Public companies impacted by the coronavirus pandemic still have time to access regulatory relief from the Securities and Exchange Commission (SEC) for filings due by April 30. In addition, the SEC is providing companies greater flexibility in moving their annual shareholder meetings or hosting them virtually.
On March 4, the Securities and Exchange Commission (SEC) provided conditional regulatory relief from its filing deadlines for companies affected by COVID-19. As a general matter, and subject to a number of qualifications, companies that would otherwise have filings due from March 1 to April 30 may take an additional 45 days to file certain disclosure reports, such as a Form 10-K, Form 10-Q, Form 8-K, or definitive proxy statement.
In order to utilize this relief, a company must furnish a Form 8-K (or Form 6-K, if eligible) to the SEC by the later of March 16 or the original filing deadline:
- Stating that it is relying on the SEC’s order.
- Providing a brief description of the reasons it cannot timely file the report; the estimated date of filing; and if appropriate and material, a risk factor explaining the impact of the coronavirus on its business.
- If the reason relates to the inability of another person, not the company, to furnish a required opinion, report, or certification, the filing must also have an exhibit containing a statement signed by such person providing the reasons they cannot provide such opinion, report, or certification.
Several companies have already furnished a Form 8-K to take advantage of this relief. As would be expected, a frequent reason given was an inability to travel to, perform work in, or obtain financial records from a country that has been significantly impacted by the coronavirus, such as China or Italy. However, companies have furnished Form 8-Ks that list other reasons, as well.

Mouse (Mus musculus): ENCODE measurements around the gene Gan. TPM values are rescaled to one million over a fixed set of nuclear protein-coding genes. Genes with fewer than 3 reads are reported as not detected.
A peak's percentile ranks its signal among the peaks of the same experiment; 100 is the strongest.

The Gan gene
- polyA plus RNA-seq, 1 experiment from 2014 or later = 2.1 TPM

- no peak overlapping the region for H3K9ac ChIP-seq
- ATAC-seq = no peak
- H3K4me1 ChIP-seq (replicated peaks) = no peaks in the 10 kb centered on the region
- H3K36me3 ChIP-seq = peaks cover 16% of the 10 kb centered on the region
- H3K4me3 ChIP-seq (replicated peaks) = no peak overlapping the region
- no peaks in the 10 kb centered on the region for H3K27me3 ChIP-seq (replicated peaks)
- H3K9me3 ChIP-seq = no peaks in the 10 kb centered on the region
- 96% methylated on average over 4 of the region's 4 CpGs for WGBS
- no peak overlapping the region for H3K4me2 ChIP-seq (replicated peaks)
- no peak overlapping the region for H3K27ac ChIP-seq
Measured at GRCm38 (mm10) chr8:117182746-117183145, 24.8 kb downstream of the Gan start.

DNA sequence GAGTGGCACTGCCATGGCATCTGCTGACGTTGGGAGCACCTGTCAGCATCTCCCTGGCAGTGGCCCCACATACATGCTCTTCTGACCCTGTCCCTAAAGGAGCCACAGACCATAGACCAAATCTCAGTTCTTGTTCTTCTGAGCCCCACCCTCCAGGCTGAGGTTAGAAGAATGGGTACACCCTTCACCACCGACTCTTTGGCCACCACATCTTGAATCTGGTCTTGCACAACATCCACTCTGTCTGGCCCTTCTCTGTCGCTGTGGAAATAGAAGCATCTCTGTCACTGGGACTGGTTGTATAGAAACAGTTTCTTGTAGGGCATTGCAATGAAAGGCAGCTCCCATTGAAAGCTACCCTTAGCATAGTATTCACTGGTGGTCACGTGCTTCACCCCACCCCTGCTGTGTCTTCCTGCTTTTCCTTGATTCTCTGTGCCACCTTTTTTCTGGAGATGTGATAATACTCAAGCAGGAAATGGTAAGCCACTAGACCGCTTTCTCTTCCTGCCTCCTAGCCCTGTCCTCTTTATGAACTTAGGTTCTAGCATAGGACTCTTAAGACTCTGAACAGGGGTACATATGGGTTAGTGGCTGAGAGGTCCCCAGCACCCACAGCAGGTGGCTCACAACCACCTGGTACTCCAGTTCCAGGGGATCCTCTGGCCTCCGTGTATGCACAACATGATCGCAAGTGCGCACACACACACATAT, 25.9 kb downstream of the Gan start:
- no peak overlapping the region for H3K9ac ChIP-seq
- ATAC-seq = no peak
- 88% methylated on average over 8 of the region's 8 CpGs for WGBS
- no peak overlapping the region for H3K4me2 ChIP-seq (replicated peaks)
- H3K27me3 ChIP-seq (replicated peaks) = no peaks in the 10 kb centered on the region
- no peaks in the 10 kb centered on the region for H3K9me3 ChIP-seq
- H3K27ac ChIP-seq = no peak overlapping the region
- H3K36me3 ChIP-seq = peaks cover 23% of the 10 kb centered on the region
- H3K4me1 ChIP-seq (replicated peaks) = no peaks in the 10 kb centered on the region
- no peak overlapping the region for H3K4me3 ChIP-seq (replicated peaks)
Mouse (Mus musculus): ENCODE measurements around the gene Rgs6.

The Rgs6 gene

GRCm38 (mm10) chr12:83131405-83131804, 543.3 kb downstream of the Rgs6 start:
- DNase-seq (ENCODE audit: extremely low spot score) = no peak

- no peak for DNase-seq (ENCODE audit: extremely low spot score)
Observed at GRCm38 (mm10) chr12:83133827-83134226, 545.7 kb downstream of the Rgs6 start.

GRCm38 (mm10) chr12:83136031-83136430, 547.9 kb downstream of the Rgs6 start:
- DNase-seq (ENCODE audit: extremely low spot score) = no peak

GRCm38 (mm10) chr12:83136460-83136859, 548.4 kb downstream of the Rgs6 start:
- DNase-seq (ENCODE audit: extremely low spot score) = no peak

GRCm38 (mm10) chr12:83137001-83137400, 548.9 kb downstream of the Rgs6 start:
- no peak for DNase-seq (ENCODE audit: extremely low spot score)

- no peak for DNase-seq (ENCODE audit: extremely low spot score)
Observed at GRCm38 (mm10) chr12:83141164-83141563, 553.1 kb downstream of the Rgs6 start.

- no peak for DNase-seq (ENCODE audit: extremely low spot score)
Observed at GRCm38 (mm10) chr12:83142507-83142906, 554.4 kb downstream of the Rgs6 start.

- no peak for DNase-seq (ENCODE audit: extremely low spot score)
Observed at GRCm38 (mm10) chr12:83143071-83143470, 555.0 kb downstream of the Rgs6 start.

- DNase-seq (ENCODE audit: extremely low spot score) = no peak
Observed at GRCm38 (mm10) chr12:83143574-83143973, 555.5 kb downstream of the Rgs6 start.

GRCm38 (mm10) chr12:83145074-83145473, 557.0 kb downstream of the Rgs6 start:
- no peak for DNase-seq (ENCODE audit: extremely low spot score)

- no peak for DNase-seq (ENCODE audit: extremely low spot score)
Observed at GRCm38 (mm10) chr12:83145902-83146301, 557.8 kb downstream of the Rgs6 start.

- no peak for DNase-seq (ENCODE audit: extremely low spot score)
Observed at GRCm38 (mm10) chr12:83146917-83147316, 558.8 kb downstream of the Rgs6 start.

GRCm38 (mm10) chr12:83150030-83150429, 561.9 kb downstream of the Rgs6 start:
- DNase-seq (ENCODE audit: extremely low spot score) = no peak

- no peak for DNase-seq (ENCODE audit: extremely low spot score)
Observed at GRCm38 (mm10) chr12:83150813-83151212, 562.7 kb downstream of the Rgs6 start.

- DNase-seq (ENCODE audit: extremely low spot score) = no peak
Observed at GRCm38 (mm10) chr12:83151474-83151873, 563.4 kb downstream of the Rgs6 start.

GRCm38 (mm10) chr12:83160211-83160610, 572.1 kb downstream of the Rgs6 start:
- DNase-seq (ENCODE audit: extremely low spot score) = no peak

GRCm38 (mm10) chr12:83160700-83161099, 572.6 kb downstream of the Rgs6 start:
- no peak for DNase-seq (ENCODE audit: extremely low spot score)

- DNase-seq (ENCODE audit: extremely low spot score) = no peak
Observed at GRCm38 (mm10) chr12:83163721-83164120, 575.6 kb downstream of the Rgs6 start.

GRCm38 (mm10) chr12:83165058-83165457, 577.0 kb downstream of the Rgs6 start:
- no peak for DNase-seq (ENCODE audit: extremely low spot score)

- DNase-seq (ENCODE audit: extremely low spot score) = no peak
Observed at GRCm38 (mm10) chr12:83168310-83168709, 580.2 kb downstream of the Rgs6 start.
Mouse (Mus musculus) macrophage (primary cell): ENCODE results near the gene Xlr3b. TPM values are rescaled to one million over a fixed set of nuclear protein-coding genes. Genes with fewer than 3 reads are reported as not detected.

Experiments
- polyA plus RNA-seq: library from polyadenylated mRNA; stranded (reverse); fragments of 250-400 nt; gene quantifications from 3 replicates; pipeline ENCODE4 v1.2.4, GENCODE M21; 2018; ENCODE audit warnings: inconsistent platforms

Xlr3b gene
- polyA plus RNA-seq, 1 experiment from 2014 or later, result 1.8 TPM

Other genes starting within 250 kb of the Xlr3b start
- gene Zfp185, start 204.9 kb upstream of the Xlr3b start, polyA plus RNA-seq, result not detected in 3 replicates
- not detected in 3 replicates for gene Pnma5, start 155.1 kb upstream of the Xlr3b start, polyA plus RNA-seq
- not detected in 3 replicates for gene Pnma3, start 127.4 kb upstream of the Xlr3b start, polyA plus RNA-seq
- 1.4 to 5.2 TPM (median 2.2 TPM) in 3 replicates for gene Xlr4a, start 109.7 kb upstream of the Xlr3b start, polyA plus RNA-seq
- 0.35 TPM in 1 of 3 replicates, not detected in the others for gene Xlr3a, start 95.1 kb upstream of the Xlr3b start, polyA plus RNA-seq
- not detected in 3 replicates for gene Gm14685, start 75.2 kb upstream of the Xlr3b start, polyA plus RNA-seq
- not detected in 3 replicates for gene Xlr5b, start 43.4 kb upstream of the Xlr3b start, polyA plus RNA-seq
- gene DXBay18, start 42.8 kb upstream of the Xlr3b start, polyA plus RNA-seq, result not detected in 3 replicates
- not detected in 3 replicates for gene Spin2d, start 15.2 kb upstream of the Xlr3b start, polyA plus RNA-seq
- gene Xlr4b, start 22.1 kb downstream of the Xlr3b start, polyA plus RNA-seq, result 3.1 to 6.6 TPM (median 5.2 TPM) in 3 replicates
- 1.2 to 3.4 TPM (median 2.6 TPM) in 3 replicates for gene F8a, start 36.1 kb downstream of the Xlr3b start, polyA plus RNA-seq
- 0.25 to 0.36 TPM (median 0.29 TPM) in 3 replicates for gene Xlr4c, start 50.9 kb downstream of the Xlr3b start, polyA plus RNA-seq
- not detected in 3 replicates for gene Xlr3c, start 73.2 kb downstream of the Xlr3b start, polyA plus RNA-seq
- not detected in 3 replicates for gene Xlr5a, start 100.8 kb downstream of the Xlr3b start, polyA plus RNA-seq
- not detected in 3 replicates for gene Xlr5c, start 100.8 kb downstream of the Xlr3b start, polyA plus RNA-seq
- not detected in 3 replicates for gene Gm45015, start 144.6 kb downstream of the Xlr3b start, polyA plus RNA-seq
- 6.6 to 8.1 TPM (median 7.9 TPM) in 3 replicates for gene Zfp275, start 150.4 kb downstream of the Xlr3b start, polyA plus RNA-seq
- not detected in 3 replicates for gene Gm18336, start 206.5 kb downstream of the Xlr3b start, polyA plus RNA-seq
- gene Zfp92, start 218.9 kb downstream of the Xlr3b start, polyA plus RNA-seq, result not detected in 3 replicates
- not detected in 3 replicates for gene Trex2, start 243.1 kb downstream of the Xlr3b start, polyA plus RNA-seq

While this announcement was made after many calendar year end companies had filed Form 10-Ks, the relief is provided for reports that are due on or before April 30. Given the continuing and unknown impact of the coronavirus, companies can look to this regulatory relief offered by the SEC if needed during the weeks ahead.
Annual Meeting Guidance
On March 13, the SEC issued guidance to facilitate the ability of companies to comply with federal securities laws applicable to annual shareholder meetings in light of the coronavirus if changes are made to the date, time, and/or location of the meeting.
If a company has already filed and mailed its definitive proxy materials, shareholders can be notified of a change in date, time, or location of the annual meeting without amending proxy materials or mailing additional soliciting materials if the company (1) issues a press release announcing the change, (2) files the announcement on EDGAR as definitive additional soliciting material, and (3) takes all reasonable steps to inform other proxy process intermediaries and relevant market participants of the change.
If a company has not yet filed and mailed its definitive proxy materials, the SEC encourages those companies to consider whether additional disclosures discussing the possibility that the date, time, or location of the meeting may be changed due to the coronavirus are appropriate.
If a company is now planning to hold a virtual or hybrid annual shareholder meeting, the SEC expects shareholders, proxy process intermediaries, and other market participants to be notified in a timely manner. Such disclosures should include clear directions for how shareholders can remotely access, participate in, and vote at the meeting. Companies that have already filed and mailed their definitive proxy statements can follow the steps in the preceding paragraph to avoid having to mail additional soliciting materials. Companies are reminded that the ability to hold virtual meetings is governed by state, not federal, law and the company’s governing documents.
For more information, please contact us or your regular Parker Poe contact. You can also find the firm's other alerts related to COVID-19 here.